Learning to Walk, Baltimore, 1973
A few months after I’ve moved into the city,
I’m driving the Datsun west
through the no man’s land of Franklin
when I turn left across
what I think is a parking lane
and am smacked by a Yellow Cab.
By the time the crunching’s done,
I’m leaning right at a forty-five
degree angle, hanging by my seatbelt.
The cabby, a black man,
His heavy Dodge, a bloated shark,
is barely scratched.
As we’re sitting at curbside, waiting
for what I hope will be a cop,
a white deVille pulls up,
lit coach lanterns on its sides,
a diamond-shaped window in its landau roof.
I know this car is one of four, all white,
that cruise downtown,
heart, spade, and club cars
patrolling other regions.
When a tinted window glides down,
I’m face to face with another black man
in his twenties,
with two smooth women in satin red,
who smile at me, not speaking.
You OK? the diamond man calls
to the shook-up cabby, who says he is
before the Cadillac drives off,
and all at once, the sidewalk’s filled
with dancing, laughing project kids,
elementary boys and girls,
who sing with glee,
Honky’s gonna get it now!
Six weeks later in District Court,
I luck out
with Probation Before Judgement,
then borrow court costs and bus fare
because my car’s in the shop
and all I’ve got’s a check.
On the way home, at Charles and 25th,
my bus sideswipes some tan sedan
and is filled with victims screaming,
My neck! My back! My ankle!
I hit the emergency door
and walk those last blocks home
Three Times Seeing Quentin
The first time I saw Quentin, 1977,
his greeting was simple, self-assured:
I’m going to break your jaw.
This from a student who’d come to me for help,
a black kid in a trench coat,
fifteen years old,
placed in this school by the courts
and scheduled with me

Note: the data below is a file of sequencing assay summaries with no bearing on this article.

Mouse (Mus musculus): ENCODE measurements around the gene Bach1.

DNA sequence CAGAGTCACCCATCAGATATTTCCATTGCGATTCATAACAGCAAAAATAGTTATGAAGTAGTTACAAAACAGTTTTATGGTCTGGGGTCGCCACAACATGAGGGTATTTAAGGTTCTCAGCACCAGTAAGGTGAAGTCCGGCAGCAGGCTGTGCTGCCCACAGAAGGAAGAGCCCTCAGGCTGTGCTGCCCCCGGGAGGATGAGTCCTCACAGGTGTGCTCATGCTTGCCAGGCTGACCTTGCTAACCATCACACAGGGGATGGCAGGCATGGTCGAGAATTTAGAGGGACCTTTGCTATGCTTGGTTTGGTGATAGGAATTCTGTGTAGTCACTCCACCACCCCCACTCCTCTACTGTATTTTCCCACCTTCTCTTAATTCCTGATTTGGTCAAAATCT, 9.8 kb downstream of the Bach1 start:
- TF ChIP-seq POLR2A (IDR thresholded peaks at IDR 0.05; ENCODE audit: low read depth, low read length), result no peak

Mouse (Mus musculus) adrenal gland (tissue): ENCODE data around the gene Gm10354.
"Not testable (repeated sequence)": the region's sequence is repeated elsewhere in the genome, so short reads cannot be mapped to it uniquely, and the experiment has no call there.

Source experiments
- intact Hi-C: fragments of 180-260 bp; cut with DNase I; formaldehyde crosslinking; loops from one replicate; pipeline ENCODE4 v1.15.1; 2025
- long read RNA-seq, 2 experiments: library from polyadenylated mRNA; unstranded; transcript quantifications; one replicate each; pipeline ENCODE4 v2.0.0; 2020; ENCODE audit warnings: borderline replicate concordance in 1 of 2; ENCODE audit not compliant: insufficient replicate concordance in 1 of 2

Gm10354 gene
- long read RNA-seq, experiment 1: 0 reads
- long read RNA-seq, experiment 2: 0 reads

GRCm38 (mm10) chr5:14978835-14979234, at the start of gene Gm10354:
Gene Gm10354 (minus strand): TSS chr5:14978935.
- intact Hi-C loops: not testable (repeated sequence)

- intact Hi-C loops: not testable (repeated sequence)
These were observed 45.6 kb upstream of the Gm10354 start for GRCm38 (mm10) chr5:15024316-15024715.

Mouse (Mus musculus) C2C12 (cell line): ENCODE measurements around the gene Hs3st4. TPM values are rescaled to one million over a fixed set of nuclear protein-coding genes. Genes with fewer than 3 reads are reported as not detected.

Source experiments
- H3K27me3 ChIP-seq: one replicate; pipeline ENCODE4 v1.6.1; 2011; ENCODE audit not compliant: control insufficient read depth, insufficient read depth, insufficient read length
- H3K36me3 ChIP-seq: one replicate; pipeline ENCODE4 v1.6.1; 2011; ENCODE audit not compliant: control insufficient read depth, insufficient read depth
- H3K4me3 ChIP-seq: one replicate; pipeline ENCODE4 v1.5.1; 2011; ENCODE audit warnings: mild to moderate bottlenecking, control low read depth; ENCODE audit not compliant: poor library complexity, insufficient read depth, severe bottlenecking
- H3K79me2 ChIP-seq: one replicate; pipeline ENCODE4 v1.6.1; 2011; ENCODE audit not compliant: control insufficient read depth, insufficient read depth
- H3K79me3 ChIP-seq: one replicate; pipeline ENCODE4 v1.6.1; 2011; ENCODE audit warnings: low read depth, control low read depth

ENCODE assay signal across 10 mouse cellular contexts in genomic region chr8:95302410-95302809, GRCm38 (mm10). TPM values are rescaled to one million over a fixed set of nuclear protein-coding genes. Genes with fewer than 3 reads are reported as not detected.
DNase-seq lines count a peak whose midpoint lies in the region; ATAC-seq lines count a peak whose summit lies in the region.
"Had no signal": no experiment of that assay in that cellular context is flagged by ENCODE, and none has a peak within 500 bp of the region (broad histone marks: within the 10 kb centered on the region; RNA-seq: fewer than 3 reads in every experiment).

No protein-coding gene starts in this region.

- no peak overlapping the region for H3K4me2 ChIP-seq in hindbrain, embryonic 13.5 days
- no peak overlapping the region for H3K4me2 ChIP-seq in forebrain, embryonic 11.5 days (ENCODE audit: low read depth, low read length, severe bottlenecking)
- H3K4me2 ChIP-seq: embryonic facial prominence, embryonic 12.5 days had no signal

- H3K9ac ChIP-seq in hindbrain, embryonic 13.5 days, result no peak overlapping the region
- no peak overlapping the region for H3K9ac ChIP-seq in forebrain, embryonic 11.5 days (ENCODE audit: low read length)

three times a week for tutoring.
Each time he’d come into the room,
he’d say the line about my jaw.
Have a seat, Quentin, I’d answer,
we’ve got work to do.
He finished the semester
and was gone.
November 16, 1984, 11 p.m.,
the lower parking lot of Sinai Hospital.
Eighteen minutes before the birth
of my daughter, Sara, I’m on my way
to the Labor and Delivery entrance,
up three substantial hills and sets of steps
with my wife, Jane, a woman so stubborn
that she’s refused to be dropped off.
I want to walk, she says, No wheelchair routine
this time; it’ll keep the labor going.
So we walk, her arm around my shoulder,
the two of us stopping every few seconds
for her to breathe, breathe, breathe, then blow.
You get the picture. Well, so did Quentin.
As we reached the second level,
he emerged from the pines along the stairway,
staggering a little.
Hey Quentin, how you doing?
This from me, sizing up the chances.
His eyes cold and cloudy as a winter night,
Quentin passed us by.
The last time I saw Quentin, 1992.
I’m in the basement with Nate,
my third child, two years old.
Quentin’s on TV, downtown in a park,
a microphone in his face,
traffic streaming in the background,
little boys clowning to get on camera.
As always, there’s the trench coat.
The reporter, all blonde and business suit,
riddles him with questions.
As poised as a college professor,
Quentin answers her.
Quentin, Homeless, Mentally Ill─
This from the caption beneath his face.
© Bill Jones
Bill Jones lives in Baltimore. His work has been published in The Connecticut River Review, The Texas Poetry Review, California Quarterly, Little Patuxent Review, Passager, and numerous small press publications. He is a former winner of a Baltimore Artscape Literary Arts Award for Poetry.